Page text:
Expert Diagnosis, Treatment and Prevention of Skin Rashes
Rashes are a symptom of the modern age. Our skin is exposed to myriad external substances, both natural and synthetic, which can cause rashes. And the skin is a window on the internal workings of the body, producing rashes in a variety of illnesses. An accurate diagnosis is essential, but many patients are told they have “eczema”, which is not a single diagnosis, but rather a broad group of skin diseases. Skin biopsies of rashes often also fail to narrow down the possibilities. Our extensive clinical experience with rashes, and unique and comprehensive array of skin allergy testing can often find a cause, and a solution, for patients who thought they had to live with their “eczema”. It’s one way we practice preventive medicine.
A Symptom of the Modern Age
Rashes are increasingly common in our practice. In the 21st century, we are inundated with clever marketing from every angle for skin care products which promise youthful and healthy skin.
The latest marketing angle is that “all natural” products are good for your skin. This would be true if they really were natural for our bodies. However, the only substances that are all natural for humans are human substances. Something that is “all natural” in a field or forest is not all natural on you. Poison ivy is “all natural”. Human beings were not meant to be rolling around in fields of lavender or lubing up with beeswax. Despite the marketing, “all natural” is not the same as hypoallergenic. This is not to say that synthetic substances are any better. Your skin doesn’t care about that distinction. The point is, that the only thing that is all natural for you is you.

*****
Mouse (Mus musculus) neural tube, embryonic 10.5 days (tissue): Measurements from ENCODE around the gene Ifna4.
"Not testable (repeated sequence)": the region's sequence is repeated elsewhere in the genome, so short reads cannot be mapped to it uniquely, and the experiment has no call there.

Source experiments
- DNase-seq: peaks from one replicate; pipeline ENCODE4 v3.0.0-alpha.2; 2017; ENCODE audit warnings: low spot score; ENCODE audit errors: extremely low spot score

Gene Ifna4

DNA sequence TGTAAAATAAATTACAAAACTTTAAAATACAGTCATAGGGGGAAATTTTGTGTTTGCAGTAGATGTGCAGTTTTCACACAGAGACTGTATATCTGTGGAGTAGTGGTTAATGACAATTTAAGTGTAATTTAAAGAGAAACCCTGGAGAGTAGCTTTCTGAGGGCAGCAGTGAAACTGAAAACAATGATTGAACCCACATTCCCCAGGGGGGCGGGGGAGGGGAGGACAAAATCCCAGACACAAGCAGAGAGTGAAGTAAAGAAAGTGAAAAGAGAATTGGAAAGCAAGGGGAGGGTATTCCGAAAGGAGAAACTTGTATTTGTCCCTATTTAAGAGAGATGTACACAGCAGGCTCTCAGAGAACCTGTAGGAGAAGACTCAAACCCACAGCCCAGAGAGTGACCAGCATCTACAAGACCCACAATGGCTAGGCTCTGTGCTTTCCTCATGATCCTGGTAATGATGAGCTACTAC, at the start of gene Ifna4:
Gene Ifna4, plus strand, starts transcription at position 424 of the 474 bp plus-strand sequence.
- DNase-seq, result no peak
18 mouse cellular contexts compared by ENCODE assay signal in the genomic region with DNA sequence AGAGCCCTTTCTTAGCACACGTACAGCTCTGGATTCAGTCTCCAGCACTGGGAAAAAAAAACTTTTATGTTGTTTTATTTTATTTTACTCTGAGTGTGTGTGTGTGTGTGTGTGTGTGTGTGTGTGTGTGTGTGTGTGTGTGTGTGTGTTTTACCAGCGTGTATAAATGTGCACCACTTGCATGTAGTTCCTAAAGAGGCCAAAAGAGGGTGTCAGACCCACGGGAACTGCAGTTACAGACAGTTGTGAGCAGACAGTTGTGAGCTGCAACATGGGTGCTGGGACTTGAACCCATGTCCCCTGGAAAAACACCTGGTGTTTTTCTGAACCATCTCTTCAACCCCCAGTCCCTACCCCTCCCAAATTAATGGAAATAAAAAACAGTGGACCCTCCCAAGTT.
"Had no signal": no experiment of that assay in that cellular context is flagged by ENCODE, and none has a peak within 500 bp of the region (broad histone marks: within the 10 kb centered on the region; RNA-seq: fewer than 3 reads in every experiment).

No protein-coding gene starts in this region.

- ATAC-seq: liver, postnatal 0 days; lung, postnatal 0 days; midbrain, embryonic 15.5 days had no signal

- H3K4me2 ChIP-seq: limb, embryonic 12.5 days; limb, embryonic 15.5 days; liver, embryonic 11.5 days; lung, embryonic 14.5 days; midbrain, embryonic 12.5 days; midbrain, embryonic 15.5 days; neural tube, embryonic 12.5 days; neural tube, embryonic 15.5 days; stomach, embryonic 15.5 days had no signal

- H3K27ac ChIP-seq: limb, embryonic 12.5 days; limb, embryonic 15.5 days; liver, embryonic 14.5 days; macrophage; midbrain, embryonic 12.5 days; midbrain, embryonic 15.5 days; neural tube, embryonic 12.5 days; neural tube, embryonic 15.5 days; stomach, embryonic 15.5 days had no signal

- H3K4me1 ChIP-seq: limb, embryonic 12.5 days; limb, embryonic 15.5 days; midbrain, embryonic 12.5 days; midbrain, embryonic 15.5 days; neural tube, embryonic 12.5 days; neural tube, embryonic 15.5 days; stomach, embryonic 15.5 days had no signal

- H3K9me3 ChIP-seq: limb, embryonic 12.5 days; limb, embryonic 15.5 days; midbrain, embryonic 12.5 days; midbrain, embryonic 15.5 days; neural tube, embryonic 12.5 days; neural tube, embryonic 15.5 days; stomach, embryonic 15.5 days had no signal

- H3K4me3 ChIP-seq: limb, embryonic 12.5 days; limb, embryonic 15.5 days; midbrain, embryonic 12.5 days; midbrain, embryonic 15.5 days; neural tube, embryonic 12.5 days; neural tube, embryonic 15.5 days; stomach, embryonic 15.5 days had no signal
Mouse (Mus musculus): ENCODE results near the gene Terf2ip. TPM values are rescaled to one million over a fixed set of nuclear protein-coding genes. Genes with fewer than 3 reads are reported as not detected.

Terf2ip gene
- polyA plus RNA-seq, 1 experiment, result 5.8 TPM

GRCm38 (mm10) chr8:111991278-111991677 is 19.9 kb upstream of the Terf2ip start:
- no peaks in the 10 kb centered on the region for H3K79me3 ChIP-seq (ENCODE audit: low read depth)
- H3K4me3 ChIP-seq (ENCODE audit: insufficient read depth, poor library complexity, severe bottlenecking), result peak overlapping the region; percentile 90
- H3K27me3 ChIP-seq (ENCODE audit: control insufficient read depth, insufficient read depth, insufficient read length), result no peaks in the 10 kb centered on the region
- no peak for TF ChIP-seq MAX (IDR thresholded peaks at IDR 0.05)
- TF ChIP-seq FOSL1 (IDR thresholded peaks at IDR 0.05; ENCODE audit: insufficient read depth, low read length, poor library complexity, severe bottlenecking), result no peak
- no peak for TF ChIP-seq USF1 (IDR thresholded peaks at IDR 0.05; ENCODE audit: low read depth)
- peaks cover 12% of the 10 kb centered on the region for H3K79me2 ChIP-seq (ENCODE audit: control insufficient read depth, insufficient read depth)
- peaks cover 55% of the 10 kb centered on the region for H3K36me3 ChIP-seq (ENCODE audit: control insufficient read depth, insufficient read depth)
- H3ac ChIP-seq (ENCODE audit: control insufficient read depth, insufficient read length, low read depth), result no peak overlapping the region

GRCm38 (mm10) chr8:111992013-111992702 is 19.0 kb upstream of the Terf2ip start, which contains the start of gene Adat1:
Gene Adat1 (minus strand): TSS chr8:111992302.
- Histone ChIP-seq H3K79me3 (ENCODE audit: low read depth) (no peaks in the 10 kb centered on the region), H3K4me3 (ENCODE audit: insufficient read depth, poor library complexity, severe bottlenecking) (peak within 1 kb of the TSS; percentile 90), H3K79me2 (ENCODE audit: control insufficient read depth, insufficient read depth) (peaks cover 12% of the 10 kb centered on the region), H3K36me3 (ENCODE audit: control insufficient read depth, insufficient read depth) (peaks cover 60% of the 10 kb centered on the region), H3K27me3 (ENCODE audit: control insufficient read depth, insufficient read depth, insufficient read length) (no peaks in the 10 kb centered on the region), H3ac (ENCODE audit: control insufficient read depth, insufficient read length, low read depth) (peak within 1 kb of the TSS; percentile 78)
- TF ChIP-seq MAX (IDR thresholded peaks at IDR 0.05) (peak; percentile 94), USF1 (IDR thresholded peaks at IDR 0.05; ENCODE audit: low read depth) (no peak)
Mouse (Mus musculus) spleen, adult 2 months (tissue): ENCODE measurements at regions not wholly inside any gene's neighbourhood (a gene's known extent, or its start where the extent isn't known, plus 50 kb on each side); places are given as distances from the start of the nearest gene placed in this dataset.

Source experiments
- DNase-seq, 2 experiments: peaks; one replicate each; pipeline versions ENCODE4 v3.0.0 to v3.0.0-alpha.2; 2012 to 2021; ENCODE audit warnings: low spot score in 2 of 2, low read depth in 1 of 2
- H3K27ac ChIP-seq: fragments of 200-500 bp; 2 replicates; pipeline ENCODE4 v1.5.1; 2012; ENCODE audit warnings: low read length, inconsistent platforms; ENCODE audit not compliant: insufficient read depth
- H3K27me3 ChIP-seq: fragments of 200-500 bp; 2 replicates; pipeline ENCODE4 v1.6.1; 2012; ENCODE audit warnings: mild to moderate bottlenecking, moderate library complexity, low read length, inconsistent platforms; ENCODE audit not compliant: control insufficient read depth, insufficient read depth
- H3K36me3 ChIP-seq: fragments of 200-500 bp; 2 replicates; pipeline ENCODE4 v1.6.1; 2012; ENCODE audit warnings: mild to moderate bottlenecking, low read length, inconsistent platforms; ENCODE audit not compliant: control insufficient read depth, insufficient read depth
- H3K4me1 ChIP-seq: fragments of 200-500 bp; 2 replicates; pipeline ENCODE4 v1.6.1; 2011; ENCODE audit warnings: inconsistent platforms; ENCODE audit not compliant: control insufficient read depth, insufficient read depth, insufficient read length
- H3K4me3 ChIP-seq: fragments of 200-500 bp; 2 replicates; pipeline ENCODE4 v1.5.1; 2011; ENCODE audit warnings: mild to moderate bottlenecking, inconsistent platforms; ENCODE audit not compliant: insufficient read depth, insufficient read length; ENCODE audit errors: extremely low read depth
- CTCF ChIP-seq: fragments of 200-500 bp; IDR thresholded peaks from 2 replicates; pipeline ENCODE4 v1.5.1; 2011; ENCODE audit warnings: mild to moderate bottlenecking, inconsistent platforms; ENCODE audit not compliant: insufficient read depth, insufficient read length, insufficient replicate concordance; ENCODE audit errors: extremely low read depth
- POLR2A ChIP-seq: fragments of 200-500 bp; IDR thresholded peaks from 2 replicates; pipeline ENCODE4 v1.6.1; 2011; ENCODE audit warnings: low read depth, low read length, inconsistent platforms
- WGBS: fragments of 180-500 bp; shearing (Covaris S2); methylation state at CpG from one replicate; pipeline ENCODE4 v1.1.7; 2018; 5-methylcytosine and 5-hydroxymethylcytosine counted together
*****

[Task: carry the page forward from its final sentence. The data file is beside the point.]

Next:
Despite what all the marketing would have you believe, “all natural” does not mean “hypoallergenic”.
Eczema? Dermatitis? Rash?
Do these terms seem identical to you?
It’s because they are. And they indicate very little about the cause or proper treatment for your skin rash. Let’s look at the definitions of these common “diagnoses”.
Eczema – From Ancient Greek “ἔκζεμα” (ekzema) 1. An acute or chronic inflammation of the skin, characterized by redness, itching, and the outbreak of oozing vesicular lesions which become encrusted and scaly.
Dermatitis – From Ancient Greek “δερματίτις” (dermatitis) 1. Inflammation of the skin.
Rash – From Middle English “rasch” (rash) 1. An area of reddened, irritated, and inflamed skin.
“Eczema” or “dermatitis” may sound like an educated diagnosis, but to say you have one is to say you have a “rash”. You probably already knew that. To a dermatologist, “eczema” and “ dermatitis” are used interchangeably. These are chapter headings in any textbook of dermatology, not specific diagnoses. There are many types of eczema/dermatitis, including, to name only a few :
- Allergic contact eczema / Allergic contact dermatitis
- Atopic eczema / Atopic dermatitis
- Dyshidrotic eczema / Dyshidrotic dermatitis
- Irritant contact eczema / Irritant contact dermatitis
- Nummular eczema / Nummular dermatitis
- Seborrheic eczema / Seborrheic dermatitis
- Stasis eczema / Stasis dermatitis
All of these conditions look different to a dermatologist, have very different causes, and different treatments.